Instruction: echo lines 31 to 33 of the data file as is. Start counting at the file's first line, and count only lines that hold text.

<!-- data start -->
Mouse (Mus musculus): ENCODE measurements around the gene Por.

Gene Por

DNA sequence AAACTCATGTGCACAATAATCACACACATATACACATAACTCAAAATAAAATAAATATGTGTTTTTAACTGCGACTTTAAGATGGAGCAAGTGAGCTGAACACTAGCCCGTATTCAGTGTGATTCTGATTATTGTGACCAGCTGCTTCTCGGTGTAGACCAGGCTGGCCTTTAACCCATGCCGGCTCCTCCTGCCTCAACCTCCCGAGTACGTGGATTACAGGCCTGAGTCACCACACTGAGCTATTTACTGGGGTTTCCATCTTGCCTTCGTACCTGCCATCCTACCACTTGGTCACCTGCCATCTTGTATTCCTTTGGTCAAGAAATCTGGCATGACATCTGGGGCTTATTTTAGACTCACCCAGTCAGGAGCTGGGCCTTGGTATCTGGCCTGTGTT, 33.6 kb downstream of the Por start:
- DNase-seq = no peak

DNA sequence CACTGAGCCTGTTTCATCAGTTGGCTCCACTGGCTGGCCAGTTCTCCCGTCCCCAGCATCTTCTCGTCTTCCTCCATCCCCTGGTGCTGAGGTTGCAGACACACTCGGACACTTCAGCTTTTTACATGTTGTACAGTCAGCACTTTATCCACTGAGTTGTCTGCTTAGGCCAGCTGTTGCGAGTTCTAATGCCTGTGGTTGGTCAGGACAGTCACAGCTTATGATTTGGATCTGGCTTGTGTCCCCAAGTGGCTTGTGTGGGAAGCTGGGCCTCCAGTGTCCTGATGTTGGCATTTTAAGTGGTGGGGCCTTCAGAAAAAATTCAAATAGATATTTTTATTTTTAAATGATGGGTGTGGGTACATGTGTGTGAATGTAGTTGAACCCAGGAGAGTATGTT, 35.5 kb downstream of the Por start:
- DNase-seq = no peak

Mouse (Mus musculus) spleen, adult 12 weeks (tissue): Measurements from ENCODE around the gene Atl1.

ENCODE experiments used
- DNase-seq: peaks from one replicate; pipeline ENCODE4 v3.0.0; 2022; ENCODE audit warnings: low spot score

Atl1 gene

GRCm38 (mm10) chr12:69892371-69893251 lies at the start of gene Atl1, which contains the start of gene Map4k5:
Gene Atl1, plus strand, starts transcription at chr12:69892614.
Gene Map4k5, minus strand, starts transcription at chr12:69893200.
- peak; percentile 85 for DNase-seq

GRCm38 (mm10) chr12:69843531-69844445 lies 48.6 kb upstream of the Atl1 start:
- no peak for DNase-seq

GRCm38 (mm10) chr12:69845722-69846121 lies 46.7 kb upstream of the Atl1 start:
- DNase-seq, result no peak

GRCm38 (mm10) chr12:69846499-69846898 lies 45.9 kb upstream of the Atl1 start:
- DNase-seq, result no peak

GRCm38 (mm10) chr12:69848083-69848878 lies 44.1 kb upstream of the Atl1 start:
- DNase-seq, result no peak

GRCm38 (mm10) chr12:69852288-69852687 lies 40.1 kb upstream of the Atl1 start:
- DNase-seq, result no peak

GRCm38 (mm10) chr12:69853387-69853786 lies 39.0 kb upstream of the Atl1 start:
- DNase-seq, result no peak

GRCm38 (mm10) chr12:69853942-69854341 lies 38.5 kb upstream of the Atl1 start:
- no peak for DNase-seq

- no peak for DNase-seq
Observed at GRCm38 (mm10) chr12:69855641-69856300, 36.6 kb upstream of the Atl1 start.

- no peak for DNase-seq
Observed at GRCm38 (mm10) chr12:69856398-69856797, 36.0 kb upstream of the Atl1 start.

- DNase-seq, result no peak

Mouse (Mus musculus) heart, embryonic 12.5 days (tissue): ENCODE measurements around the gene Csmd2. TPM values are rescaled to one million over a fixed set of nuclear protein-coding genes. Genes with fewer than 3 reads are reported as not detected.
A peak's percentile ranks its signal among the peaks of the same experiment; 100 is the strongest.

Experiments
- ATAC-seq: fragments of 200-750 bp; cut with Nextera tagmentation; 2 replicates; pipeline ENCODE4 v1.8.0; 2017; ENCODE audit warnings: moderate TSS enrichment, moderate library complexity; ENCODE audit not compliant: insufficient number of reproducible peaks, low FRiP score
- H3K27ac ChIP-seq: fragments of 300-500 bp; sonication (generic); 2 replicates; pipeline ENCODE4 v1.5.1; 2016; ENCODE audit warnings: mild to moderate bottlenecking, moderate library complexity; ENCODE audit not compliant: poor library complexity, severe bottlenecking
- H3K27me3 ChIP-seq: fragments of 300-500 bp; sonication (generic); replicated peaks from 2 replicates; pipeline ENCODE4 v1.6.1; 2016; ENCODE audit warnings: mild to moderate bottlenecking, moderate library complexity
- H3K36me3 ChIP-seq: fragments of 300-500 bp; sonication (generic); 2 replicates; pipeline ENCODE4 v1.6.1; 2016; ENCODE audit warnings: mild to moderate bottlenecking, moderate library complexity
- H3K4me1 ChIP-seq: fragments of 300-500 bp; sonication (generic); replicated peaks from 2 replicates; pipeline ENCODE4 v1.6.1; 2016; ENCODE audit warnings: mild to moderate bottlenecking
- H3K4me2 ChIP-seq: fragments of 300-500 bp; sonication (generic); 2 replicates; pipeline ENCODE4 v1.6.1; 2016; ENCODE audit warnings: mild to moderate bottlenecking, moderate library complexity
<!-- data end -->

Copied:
- no peak for DNase-seq
Observed at GRCm38 (mm10) chr12:69856398-69856797, 36.0 kb upstream of the Atl1 start.

- DNase-seq, result no peak